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Clarke Historical Library

July 2021

Clarke Fully Open ? In Person Visitors Welcomed

Both the reading room and exhibition gallery are now fully open to receive visitors. Capacity caps and face mask rules still apply, but generally appointments won't be needed for small groups. Researchers are welcome to visit our reading room Monday to Friday from 9 am to 5 pm. The Library continues to provide research assistance via phone and email and the Clarke staff always appreciates appointments for in-person research. Please contact us at or 989-774-3352 to make an appointment or for further information.

Michigan Foodways: Exploring History through Memories of Food

The foodways exhibit continues in the Clarke gallery as well as online. The online component contains a dozen personal food memories as well as more in-depth histories on general topics such as Michigan Agriculture as well as trademarked food products and well-known restaurants. Of special interest are the many examples from Clarke's extensive collection of Michigan community cookbooks, from historical to contemporary.

DigMichNews Update

Work continues on this year's DigMichNews grant winners, the Beaver Beacon and the Monroe Evening News. First the newspapers are microfilmed for preservation, then the microfilm is scanned in order to digitize. Once digitized, the newspapers will appear on the DigMichNews web site. The application period for next year's award will open in the winter. Your community?s papers could be the next to make it on the DigMichNews site! Funding for the award is provided by the Robert and Susan Clarke Endowment with additional funding provided in part by the Institute of Museum and Library Services through the Library of Michigan.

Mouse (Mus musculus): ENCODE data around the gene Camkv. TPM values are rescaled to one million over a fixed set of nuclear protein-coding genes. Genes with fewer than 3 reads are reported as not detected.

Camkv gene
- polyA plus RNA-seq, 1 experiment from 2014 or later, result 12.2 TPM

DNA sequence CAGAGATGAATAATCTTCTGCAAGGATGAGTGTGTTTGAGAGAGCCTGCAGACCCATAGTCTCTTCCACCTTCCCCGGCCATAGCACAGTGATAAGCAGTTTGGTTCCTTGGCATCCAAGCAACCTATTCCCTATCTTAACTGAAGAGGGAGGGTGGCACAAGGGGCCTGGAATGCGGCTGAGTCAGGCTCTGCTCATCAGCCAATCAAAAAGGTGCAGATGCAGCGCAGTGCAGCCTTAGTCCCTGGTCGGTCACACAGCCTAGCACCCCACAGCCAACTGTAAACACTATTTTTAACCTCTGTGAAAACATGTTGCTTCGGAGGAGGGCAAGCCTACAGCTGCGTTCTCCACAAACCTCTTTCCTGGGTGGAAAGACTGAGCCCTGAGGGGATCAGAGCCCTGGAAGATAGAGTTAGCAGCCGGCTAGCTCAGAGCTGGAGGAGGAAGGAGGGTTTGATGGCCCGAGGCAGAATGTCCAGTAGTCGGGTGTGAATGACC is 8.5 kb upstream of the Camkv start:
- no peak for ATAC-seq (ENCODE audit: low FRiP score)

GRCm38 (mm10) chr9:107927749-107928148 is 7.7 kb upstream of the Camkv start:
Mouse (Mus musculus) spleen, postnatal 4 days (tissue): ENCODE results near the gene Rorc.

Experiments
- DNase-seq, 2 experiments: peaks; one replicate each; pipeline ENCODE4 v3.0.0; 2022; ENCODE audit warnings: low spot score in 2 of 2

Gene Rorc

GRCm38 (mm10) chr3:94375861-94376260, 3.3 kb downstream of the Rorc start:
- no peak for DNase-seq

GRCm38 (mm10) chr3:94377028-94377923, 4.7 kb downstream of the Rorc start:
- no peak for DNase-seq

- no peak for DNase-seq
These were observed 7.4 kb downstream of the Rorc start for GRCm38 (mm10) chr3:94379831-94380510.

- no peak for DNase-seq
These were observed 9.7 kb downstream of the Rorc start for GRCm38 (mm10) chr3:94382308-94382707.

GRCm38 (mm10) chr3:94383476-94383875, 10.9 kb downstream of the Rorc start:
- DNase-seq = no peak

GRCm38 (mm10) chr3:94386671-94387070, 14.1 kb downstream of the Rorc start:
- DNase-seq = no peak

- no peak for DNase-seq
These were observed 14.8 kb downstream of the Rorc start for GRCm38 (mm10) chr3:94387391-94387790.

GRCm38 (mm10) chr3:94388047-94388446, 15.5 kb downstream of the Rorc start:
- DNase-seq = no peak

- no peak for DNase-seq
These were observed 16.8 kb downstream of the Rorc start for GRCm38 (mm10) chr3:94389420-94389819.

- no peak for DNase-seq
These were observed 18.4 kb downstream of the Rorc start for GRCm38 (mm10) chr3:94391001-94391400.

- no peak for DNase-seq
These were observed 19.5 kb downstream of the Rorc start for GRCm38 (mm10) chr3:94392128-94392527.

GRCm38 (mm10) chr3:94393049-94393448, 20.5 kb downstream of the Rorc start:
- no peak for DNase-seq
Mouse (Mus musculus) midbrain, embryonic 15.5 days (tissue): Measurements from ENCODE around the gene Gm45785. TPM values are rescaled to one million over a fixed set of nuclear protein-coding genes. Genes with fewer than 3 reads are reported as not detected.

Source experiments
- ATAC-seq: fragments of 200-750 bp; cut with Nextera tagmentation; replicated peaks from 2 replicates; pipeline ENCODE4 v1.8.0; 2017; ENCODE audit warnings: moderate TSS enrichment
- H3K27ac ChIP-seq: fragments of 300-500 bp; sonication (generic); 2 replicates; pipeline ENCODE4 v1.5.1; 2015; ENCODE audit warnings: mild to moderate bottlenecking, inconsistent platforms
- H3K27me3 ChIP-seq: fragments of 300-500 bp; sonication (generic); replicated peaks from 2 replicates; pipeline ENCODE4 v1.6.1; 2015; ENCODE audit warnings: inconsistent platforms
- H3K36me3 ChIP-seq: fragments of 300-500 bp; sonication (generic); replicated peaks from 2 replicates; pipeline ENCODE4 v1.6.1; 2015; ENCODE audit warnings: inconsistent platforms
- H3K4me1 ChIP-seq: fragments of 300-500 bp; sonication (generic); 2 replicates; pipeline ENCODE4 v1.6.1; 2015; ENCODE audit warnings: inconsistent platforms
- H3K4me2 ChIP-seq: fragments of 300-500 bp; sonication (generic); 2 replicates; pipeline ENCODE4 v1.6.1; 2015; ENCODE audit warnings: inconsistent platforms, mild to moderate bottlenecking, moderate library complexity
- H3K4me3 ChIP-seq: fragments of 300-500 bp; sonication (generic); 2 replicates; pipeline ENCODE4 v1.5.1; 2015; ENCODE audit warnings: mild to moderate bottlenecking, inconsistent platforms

John Fierst Retires

John Fierst became the reference librarian in the Clarke Historical Library in 2006. John?s assistance to researchers is legendary, consistently leading them to sources that they had no idea existed and thus broadening the scope and character of their work, whether it be an undergraduate paper or a published scholarly volume.

John has also played an active role in the creation of exhibits within the Clarke Historical Library. His most important contribution was to curate the exhibit ? Aristocracy on the Saginaw Trail: Alexis de Tocqueville in Michigan,? and write the published catalog that accompanied the exhibit. John helped make much better known the fact that the famed Frenchman, during his American tour of 1831 and 1832 travelled to Michigan to experience the frontier, an experience Tocqueville described in the publication, ?Two Weeks in the Wilderness.?

John?s own interests are in the history of the Old Northwest, Great Lakes Native American history, and documentary editing. He received his B.A. in history from Miami University, an MLS from Kent State University, and an M.A. in history from the University of Manitoba. He has long worked on a scholarly edition of The Captivity and Adventures of John Tanner and has served as the treasurer of the Association for Documentary Editing.

We will miss John and wish him well in retirement.